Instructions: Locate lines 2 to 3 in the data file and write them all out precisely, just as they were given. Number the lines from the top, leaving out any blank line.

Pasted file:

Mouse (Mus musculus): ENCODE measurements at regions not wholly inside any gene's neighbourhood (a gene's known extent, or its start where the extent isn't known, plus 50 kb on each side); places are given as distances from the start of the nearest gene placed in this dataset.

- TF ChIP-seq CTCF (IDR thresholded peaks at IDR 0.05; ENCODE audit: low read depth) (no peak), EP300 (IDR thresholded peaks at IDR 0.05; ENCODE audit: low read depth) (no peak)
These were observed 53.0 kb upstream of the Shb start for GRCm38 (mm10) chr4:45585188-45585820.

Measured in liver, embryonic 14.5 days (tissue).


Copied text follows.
- TF ChIP-seq CTCF (IDR thresholded peaks at IDR 0.05; ENCODE audit: low read depth) (no peak), EP300 (IDR thresholded peaks at IDR 0.05; ENCODE audit: low read depth) (no peak)
These were observed 53.0 kb upstream of the Shb start for GRCm38 (mm10) chr4:45585188-45585820.